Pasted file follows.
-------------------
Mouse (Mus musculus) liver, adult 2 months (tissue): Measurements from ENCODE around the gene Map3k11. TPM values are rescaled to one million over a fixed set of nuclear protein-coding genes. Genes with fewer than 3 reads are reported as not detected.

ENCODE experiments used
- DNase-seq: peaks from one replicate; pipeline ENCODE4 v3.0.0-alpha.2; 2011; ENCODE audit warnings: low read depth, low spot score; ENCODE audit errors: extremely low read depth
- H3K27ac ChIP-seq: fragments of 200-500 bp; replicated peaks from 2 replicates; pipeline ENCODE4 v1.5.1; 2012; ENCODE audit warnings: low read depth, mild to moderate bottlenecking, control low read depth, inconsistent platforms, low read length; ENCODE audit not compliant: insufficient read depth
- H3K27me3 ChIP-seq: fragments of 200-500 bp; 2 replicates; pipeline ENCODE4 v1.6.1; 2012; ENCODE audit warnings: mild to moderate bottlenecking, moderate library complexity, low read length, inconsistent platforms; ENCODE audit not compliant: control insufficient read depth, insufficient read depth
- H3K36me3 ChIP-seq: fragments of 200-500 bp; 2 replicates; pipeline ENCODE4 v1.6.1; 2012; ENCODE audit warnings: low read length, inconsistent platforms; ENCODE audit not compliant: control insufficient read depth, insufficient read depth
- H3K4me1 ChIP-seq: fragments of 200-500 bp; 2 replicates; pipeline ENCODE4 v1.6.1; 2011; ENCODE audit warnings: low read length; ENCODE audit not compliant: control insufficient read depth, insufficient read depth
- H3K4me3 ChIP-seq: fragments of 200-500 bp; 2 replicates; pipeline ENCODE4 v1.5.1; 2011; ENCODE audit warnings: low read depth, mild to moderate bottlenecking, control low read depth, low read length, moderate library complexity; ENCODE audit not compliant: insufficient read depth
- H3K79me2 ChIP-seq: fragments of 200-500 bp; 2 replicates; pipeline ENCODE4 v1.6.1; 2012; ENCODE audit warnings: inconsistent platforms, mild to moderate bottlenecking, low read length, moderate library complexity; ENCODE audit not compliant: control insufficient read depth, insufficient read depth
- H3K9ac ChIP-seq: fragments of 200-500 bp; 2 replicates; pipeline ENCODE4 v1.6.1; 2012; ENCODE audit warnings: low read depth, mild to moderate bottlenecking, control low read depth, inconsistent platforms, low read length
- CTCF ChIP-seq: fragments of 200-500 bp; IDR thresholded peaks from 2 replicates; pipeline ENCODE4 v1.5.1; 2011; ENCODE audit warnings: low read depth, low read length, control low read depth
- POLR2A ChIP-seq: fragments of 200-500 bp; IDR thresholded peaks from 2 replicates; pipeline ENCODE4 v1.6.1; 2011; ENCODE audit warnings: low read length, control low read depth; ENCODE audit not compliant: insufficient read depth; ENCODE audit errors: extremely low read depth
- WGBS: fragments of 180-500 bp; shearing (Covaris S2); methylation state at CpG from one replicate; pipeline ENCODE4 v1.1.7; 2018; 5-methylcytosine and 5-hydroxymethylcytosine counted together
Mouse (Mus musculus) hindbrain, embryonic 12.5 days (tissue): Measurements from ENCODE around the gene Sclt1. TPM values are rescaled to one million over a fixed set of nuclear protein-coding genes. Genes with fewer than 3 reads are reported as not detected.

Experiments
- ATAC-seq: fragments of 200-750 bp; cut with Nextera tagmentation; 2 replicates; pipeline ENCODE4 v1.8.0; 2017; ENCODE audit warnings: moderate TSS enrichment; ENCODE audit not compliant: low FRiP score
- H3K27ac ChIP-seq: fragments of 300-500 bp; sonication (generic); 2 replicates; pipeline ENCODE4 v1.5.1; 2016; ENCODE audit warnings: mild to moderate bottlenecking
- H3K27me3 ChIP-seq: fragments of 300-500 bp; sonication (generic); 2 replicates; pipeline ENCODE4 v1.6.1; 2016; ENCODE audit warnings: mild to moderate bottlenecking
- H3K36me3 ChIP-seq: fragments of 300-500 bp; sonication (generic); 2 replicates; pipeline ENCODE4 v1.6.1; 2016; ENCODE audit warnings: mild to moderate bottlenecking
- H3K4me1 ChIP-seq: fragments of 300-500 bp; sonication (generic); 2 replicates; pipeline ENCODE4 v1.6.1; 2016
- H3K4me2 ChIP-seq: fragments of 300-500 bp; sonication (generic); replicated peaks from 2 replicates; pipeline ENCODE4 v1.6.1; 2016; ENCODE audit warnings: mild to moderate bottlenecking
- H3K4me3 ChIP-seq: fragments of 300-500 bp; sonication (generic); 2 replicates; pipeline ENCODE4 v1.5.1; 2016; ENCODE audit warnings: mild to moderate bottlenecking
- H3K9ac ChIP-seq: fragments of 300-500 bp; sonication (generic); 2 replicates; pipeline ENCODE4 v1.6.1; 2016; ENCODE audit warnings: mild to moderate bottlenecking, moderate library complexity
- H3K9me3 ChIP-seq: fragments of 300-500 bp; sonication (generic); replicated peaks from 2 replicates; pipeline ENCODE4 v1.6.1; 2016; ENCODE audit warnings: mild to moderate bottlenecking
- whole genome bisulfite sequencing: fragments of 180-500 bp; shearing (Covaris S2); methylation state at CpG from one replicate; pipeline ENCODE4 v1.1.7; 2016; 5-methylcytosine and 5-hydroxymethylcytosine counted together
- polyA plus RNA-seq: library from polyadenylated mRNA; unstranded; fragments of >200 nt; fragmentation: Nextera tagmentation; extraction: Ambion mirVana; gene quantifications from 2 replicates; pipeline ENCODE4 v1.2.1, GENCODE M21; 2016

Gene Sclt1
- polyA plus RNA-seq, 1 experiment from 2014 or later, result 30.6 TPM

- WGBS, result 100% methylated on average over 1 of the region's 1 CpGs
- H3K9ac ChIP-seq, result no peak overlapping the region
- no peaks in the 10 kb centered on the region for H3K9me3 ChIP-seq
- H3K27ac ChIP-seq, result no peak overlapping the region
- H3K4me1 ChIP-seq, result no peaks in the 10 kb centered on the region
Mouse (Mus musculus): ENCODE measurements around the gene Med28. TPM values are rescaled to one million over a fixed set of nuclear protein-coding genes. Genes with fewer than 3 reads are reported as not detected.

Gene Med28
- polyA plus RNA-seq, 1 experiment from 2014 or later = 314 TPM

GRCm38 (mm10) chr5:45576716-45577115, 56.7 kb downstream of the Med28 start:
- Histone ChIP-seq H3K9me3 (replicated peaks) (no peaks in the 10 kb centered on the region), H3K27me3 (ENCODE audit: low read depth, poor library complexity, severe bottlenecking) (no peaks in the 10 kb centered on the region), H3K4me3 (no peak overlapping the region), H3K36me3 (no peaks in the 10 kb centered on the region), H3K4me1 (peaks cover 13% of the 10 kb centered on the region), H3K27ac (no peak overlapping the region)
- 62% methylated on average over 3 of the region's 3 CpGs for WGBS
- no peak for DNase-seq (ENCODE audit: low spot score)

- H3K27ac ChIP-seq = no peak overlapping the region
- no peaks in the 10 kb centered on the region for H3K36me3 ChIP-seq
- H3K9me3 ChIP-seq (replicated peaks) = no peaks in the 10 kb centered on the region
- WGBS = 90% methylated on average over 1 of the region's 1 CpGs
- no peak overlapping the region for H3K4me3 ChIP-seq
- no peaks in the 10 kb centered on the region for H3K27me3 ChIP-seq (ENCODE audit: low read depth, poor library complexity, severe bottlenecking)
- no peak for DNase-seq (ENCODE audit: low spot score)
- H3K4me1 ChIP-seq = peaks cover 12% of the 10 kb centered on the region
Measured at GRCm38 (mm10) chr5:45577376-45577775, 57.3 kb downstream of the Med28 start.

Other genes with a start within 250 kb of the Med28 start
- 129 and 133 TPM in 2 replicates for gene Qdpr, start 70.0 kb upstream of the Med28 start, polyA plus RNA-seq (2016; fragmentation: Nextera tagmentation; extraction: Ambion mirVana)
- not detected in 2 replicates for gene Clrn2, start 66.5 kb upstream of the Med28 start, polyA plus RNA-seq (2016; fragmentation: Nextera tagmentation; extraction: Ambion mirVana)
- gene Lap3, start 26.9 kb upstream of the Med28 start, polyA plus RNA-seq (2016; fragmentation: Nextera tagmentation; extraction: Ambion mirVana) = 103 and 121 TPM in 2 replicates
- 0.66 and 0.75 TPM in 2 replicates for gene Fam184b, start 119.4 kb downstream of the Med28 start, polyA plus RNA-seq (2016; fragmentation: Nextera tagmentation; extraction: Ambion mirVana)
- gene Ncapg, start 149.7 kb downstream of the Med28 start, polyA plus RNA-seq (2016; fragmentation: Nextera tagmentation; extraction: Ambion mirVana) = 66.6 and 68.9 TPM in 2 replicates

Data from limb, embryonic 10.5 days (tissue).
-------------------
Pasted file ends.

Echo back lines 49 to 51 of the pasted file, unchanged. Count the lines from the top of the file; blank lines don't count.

Measured at GRCm38 (mm10) chr5:45577376-45577775, 57.3 kb downstream of the Med28 start.

Other genes with a start within 250 kb of the Med28 start
- 129 and 133 TPM in 2 replicates for gene Qdpr, start 70.0 kb upstream of the Med28 start, polyA plus RNA-seq (2016; fragmentation: Nextera tagmentation; extraction: Ambion mirVana)